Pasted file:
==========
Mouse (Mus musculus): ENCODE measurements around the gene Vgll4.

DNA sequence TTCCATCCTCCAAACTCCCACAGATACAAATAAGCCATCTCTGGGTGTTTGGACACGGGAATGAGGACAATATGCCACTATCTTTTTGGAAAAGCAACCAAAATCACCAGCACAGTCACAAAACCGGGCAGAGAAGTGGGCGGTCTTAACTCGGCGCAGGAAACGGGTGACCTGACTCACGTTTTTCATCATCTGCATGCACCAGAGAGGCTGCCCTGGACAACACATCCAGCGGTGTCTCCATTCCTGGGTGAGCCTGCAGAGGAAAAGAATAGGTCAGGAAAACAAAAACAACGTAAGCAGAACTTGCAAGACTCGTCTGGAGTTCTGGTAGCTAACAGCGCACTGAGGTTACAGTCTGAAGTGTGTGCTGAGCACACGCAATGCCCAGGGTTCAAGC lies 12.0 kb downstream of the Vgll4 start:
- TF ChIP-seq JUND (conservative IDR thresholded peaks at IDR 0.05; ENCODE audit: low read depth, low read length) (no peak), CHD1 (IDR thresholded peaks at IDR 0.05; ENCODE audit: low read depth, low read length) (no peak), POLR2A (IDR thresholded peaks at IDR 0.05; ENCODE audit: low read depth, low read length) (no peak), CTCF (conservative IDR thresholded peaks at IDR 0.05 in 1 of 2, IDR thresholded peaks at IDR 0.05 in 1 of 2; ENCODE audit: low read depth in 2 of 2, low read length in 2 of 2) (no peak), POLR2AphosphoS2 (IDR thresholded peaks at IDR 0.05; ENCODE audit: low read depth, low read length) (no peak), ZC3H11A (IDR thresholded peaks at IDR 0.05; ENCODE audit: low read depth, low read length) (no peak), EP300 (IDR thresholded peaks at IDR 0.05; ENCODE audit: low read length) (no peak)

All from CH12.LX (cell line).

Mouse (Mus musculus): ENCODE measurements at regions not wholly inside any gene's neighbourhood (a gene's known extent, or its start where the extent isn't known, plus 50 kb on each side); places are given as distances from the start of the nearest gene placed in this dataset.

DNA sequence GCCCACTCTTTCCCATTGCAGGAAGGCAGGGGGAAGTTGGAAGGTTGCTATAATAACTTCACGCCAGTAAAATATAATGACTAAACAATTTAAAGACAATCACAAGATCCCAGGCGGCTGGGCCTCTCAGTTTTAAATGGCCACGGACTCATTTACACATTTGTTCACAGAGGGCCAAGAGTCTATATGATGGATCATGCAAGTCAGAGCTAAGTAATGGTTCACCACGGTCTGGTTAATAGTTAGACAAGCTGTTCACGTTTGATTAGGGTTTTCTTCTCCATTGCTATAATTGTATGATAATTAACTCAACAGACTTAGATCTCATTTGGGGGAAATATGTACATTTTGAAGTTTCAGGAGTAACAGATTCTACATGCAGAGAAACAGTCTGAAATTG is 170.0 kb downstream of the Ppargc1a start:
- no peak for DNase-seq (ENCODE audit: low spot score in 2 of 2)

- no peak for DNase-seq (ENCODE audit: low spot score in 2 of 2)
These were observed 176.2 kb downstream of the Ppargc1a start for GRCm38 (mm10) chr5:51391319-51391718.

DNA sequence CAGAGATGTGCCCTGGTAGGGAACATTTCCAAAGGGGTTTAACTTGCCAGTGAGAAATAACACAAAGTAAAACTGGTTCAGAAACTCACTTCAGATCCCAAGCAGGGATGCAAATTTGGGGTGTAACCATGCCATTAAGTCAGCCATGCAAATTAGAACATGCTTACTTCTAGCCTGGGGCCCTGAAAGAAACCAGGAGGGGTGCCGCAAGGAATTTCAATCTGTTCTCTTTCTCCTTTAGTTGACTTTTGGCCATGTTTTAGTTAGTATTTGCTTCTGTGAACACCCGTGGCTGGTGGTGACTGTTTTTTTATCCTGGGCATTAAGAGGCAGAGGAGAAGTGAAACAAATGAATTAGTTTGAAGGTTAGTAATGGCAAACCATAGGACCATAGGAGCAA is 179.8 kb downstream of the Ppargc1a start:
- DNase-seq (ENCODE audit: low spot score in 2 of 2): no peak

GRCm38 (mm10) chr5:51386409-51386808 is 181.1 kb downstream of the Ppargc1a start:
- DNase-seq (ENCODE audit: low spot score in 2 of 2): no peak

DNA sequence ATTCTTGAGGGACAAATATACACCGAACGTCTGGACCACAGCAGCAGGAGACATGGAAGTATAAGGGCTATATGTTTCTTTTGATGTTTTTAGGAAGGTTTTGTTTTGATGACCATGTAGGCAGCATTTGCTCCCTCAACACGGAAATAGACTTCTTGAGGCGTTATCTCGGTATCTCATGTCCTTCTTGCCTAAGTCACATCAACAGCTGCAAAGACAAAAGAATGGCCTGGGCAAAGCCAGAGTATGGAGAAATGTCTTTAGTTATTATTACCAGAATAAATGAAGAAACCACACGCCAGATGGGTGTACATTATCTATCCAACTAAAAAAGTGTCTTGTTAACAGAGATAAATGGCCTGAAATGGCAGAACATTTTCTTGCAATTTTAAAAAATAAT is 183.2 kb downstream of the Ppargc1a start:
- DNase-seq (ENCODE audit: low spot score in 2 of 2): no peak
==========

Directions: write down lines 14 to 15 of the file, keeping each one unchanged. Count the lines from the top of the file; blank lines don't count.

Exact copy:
DNA sequence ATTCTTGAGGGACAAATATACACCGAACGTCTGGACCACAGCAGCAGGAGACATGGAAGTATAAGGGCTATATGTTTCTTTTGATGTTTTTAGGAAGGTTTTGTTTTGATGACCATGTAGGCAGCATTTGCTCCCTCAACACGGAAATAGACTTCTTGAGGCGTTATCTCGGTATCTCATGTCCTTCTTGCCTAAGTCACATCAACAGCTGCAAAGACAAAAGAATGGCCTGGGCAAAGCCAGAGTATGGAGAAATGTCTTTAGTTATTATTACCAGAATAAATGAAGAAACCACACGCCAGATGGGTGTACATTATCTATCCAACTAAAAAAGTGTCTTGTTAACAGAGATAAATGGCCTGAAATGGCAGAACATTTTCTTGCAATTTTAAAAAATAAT is 183.2 kb downstream of the Ppargc1a start:
- DNase-seq (ENCODE audit: low spot score in 2 of 2): no peak